Tuesday, June 17, 2008


I realize I have no actual content. However, I think it's useful to start any discourse with the parameters of discussion, so that the audience understands my perspectives.

One of the most important of these are going to be biases. Everyone has biases that color their perspectives. I have reasons for thinking what I think, but I am aware that not everyone agrees with my particular beliefs, and therefore often will reach different conclusions. I am almost certainly not cognizant of all my biases, but here are some that I am aware of:

1. I think exercise is a good thing.
2. Most limitations to exercise are relative, and not absolute. The key, then, is to identify those barriers that limit one's ability to exercise and find ways to adapt around those barriers.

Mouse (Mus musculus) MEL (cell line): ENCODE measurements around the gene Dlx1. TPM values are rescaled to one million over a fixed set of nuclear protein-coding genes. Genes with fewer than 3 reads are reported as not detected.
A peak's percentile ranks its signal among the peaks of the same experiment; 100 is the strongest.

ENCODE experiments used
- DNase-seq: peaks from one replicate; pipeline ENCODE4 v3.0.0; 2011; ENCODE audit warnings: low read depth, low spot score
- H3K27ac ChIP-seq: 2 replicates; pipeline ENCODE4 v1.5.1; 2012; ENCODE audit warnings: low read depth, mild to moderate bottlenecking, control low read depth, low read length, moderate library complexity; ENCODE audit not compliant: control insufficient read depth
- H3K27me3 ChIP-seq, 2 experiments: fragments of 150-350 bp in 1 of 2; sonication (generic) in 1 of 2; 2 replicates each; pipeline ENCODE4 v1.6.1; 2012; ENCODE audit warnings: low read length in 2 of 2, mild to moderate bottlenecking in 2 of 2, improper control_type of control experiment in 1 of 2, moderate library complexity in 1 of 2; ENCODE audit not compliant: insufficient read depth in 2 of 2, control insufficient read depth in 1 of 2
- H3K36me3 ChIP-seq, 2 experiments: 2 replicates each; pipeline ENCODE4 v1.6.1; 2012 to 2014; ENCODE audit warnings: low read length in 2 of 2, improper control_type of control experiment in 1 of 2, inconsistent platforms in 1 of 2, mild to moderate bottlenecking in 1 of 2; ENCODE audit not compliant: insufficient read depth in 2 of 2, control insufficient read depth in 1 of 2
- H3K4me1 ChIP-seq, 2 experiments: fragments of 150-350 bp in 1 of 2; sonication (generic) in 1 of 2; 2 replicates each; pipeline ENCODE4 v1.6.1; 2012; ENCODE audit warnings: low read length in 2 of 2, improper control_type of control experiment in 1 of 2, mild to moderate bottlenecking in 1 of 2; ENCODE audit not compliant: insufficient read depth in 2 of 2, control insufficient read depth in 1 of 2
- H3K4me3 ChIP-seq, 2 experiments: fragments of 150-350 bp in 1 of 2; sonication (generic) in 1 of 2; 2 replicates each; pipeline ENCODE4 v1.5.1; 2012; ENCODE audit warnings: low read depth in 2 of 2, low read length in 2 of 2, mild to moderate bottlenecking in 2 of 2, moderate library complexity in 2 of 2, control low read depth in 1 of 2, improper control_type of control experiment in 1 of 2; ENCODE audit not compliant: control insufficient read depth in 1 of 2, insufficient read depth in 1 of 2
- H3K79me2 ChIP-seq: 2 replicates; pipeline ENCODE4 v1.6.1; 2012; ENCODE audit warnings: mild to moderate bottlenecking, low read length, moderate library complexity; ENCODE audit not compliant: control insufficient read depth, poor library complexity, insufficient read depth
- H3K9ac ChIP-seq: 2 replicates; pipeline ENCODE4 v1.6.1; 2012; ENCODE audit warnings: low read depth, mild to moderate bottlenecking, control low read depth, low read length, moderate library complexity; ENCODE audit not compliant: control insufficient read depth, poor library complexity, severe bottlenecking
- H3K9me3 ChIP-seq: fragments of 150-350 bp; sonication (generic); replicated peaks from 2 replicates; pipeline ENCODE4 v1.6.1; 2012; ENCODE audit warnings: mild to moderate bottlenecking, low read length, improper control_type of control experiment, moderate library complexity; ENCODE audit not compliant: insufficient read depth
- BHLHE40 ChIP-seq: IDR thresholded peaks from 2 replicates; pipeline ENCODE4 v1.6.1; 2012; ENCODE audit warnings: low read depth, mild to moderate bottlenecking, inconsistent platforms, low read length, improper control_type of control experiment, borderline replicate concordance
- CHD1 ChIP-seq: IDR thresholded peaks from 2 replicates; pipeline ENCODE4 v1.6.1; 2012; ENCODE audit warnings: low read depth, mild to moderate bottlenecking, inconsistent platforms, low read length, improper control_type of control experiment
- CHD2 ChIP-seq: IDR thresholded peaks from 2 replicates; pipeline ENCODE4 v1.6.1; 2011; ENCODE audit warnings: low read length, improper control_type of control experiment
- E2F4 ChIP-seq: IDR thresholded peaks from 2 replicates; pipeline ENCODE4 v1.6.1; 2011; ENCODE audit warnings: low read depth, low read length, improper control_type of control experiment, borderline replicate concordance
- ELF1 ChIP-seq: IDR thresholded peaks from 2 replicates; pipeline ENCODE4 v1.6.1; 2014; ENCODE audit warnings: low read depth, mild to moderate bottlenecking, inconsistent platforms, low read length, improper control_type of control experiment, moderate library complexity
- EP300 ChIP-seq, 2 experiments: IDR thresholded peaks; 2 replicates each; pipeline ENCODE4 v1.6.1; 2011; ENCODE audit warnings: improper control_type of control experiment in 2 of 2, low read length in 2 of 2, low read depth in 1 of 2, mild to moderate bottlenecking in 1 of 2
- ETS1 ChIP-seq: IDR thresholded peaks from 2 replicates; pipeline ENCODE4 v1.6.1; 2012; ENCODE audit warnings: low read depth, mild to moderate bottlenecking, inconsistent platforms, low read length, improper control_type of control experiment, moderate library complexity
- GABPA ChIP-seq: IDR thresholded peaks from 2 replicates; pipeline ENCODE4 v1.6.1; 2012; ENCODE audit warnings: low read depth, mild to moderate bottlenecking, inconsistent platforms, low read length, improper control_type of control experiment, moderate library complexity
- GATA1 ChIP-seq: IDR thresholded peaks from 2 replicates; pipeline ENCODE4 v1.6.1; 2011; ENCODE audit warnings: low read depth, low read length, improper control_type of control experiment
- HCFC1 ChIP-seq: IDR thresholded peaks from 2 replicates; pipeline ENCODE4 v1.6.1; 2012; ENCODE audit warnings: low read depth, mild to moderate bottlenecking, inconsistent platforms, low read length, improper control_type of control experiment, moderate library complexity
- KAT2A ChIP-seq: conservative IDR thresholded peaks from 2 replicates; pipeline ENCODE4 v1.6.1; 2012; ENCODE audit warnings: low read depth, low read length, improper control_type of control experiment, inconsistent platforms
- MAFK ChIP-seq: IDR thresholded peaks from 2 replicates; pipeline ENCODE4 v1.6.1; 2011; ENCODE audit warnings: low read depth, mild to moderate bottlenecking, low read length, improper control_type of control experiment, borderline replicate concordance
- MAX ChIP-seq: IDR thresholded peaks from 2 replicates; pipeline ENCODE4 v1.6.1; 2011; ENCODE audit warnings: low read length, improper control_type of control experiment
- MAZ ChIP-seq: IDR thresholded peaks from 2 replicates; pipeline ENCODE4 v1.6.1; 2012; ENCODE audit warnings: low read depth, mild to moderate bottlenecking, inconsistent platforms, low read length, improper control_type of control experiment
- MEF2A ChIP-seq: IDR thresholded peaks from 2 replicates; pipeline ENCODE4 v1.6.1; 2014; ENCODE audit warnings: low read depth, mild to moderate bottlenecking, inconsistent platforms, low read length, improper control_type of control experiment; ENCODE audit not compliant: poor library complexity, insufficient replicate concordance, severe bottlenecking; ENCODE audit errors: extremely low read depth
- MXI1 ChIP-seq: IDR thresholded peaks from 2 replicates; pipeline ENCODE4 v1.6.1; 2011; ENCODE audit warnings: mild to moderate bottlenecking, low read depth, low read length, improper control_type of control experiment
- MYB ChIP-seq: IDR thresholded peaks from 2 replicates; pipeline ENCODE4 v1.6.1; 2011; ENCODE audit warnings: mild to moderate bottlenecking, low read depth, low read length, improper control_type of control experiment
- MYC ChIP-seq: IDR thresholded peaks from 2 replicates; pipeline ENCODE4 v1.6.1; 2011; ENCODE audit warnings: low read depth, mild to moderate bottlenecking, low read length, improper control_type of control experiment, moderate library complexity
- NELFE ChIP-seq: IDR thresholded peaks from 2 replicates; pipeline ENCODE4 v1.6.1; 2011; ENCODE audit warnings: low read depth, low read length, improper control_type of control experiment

3. Not everyone is the same. This, to me, seems like an obvious statement, but I know that many people disagree with this underlying premise, and this undermines some conversations. To be more explicit:
a. Men and Women are different from one another. That doesn't mean better or worse, but they are different. I think it's important to understand those differences in order to optimize one's potential. I'll go into more detail in some other posts, but it is my personal belief system that men and women differ from one another in some fundamentally different ways that is useful for us understand (e.g., throwing biomechanics, the biomechanics of jumping and landing, the processing of spatial information, perception of pain, communication, etc).
b. People change as they age. Again, I think this is important to understand, because the treatment plans for people change over time as they age.

I'm sure readers (if I have any) will let me know about some other biases as they come up (which I welcome).

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